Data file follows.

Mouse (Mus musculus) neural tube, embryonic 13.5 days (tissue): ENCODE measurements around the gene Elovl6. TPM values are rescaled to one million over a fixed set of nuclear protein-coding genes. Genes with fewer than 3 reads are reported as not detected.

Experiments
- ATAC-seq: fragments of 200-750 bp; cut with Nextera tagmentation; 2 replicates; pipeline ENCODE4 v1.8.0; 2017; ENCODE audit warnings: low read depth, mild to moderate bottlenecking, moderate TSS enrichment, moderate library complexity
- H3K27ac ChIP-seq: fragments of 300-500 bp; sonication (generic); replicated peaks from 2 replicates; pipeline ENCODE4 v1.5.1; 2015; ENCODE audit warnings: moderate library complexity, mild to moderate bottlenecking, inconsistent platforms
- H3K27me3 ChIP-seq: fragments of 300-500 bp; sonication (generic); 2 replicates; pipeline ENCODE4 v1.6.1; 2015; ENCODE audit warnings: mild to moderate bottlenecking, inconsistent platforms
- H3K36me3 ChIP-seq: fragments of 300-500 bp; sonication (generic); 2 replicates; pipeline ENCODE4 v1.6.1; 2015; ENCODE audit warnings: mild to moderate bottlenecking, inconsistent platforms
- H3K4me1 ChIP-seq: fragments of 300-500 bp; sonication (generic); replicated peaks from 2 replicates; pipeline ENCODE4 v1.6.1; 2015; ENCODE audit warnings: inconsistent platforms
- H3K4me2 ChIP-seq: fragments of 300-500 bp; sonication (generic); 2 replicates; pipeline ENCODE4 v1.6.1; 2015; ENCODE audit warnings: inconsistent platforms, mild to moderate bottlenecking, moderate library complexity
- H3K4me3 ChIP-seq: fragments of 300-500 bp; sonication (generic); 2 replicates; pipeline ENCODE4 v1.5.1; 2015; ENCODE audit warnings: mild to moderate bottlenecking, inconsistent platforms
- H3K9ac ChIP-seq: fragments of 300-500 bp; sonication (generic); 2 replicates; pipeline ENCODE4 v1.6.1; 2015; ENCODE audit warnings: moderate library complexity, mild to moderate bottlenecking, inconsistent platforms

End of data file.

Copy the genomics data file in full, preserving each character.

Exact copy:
Mouse (Mus musculus) neural tube, embryonic 13.5 days (tissue): ENCODE measurements around the gene Elovl6. TPM values are rescaled to one million over a fixed set of nuclear protein-coding genes. Genes with fewer than 3 reads are reported as not detected.

Experiments
- ATAC-seq: fragments of 200-750 bp; cut with Nextera tagmentation; 2 replicates; pipeline ENCODE4 v1.8.0; 2017; ENCODE audit warnings: low read depth, mild to moderate bottlenecking, moderate TSS enrichment, moderate library complexity
- H3K27ac ChIP-seq: fragments of 300-500 bp; sonication (generic); replicated peaks from 2 replicates; pipeline ENCODE4 v1.5.1; 2015; ENCODE audit warnings: moderate library complexity, mild to moderate bottlenecking, inconsistent platforms
- H3K27me3 ChIP-seq: fragments of 300-500 bp; sonication (generic); 2 replicates; pipeline ENCODE4 v1.6.1; 2015; ENCODE audit warnings: mild to moderate bottlenecking, inconsistent platforms
- H3K36me3 ChIP-seq: fragments of 300-500 bp; sonication (generic); 2 replicates; pipeline ENCODE4 v1.6.1; 2015; ENCODE audit warnings: mild to moderate bottlenecking, inconsistent platforms
- H3K4me1 ChIP-seq: fragments of 300-500 bp; sonication (generic); replicated peaks from 2 replicates; pipeline ENCODE4 v1.6.1; 2015; ENCODE audit warnings: inconsistent platforms
- H3K4me2 ChIP-seq: fragments of 300-500 bp; sonication (generic); 2 replicates; pipeline ENCODE4 v1.6.1; 2015; ENCODE audit warnings: inconsistent platforms, mild to moderate bottlenecking, moderate library complexity
- H3K4me3 ChIP-seq: fragments of 300-500 bp; sonication (generic); 2 replicates; pipeline ENCODE4 v1.5.1; 2015; ENCODE audit warnings: mild to moderate bottlenecking, inconsistent platforms
- H3K9ac ChIP-seq: fragments of 300-500 bp; sonication (generic); 2 replicates; pipeline ENCODE4 v1.6.1; 2015; ENCODE audit warnings: moderate library complexity, mild to moderate bottlenecking, inconsistent platforms